Hamas Rejects Abbas' Plan for Recognizing Israel

Palestinians headed toward a political showdown Sunday after Hamas rejected an ultimatum from moderate President Mahmoud Abbas to sign on to a plan implicitly recognizing Israel.

In a rare dose of good news, some Palestinian workers began drawing money from their banks, the first time they have been paid in three months.

CountryWatch: Israel

Abbas will order a referendum on a plan drawn up by top Palestinian prisoners in an Israeli jail calling for a Palestinian state in the West Bank, Gaza Strip and east Jerusalem alongside Israel, a Fatah official said Sunday. Abbas set a Tuesday deadline for Hamas agreement.

"If Hamas doesn't give a positive answer, Abbas will issue a presidential decree calling for a referendum," said Fatah official Azam al-Ahmad at a Sunday news conference in the West Bank city of Ramallah, where so-far unsuccessful talks have been taking place.

The Hamas takeover of the Palestinian government has led to a cutoff of funds by Israel, the U.S. and European Union, which list Hamas as a terror organization. The bankrupt government was unable to pay its 165,000 workers, who make up the largest sector in the Palestinian economy.

On Sunday the Palestine Bank in Gaza said it was opening its ATM machines, and the 40,000 lowest-paid workers began withdrawing money. The government said it would give them each $331, but the rest of the employees would have to wait.

Dozens lined up at ATMs in Gaza City. Bahar Habashi, 43, a father of seven who works as a doorman at a school, said the money would not come close to meeting the needs of his family. "I don't think this money will stay in my pocket more than an hour," he said, "but I am going to spare 50 shekels to buy candy and fresh fruit for my children."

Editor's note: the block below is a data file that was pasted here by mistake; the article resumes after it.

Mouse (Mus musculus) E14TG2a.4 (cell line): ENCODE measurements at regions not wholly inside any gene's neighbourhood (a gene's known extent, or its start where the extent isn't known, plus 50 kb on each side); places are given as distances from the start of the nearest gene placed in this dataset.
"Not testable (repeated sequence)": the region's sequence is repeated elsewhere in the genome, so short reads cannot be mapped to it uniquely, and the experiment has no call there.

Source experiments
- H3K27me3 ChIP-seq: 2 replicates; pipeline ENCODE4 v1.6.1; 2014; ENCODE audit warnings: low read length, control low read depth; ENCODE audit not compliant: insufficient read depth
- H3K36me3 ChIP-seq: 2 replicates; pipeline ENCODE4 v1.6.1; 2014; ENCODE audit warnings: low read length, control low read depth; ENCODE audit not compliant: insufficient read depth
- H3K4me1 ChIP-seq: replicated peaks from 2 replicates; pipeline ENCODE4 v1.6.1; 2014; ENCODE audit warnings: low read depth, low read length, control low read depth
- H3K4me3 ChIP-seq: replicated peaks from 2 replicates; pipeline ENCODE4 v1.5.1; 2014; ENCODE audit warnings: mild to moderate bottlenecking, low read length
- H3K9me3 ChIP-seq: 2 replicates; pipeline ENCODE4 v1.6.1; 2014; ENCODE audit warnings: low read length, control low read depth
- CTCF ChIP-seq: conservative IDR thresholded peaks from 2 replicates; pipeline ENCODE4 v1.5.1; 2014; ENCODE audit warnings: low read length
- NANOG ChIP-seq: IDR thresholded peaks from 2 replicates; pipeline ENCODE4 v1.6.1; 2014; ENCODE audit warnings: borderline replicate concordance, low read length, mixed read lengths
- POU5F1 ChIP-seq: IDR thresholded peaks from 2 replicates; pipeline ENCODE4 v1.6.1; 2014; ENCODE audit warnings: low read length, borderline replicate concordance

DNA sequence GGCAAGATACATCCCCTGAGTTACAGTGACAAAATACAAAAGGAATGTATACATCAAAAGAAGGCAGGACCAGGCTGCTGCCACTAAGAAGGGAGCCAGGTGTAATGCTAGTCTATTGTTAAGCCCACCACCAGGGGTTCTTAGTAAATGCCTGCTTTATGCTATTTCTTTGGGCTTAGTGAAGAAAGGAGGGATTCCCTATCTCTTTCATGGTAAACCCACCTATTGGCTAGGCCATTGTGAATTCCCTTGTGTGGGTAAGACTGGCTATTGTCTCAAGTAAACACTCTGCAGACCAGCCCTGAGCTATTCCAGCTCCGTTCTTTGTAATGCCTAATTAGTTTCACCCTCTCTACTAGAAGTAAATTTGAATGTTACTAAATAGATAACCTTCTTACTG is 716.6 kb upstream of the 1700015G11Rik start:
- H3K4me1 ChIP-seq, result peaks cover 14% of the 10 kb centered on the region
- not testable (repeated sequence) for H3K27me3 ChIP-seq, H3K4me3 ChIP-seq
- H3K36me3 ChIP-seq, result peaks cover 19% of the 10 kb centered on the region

The costly confrontation over recognition of Israel played out against the background of Israeli plans to set its own border unilaterally if peace negotiations fail. Israel refuses to talk to a Palestinian government headed by a movement that does not accept the Jewish state. Israeli Prime Minister Ehud Olmert traveled to Egypt Sunday to discuss the situation with Egyptian President Hosni Mubarak, often a mediator in Israeli-Palestinian disputes.

Mubarak is known to oppose unilateral Israeli steps, and U.S. Secretary of State Condoleezza Rice the U.S. prefers negotiations. She told a cable news network on Sunday that the "final status is really something that has to be mutually acceptable" to Israel and the Palestinians.

Palestinian Prime Minister Ismail Haniyeh of Hamas rejected Abbas' deadline and called the referendum proposal illegal, setting up a head-on political confrontation between Hamas and Fatah after days of tension on the streets that have set off some armed clashes.

"The local basic law and the advice which we got from experts in international law say that referendums are not permitted on the Palestinian land," Haniyeh told reporters.

At the center of the Hamas-Fatah standoff is an 18-point document worked out by representatives of the main Palestinian groups at a prison in southern Israel. A Hamas representative was among those signing the plan, calling for establishment of a Palestinian state in the West Bank, Gaza Strip and east Jerusalem — implying recognition of Israel across that border.

A poll released last week showed that nearly 90 percent of Palestinians favor the prisoners agreement. Al-Ahmad said Abbas would consider calling elections for president and parliament if Hamas did not abide by the results of a referendum.

Hamas, formed in 1987 at the beginning of a Palestinian uprising against Israeli occupation, holds that the Middle East must be entirely Islamic and Jews can not live in an independent state.

But that ideology was not at the center of the January election Hamas won in a landslide. Local issues, especially a decade of Fatah corruption and inept government, dominated — and now Hamas finds itself in power but ostracized by the West, facing bankruptcy and unable to carry out its platform of reforming the bloated government.

Under these new circumstances, some are looking for an exit. Moderates, who include West Bank leaders and jailed leaders, look at the new document as a way out of the deadlock and are even willing to give Abbas a chance to pursue peace talks.

But hard-liners, including much of the Gaza leadership as well as leaders living in exile in Lebanon and Syria, believe that accepting the plan would weaken the movement by abandoning its founding principles.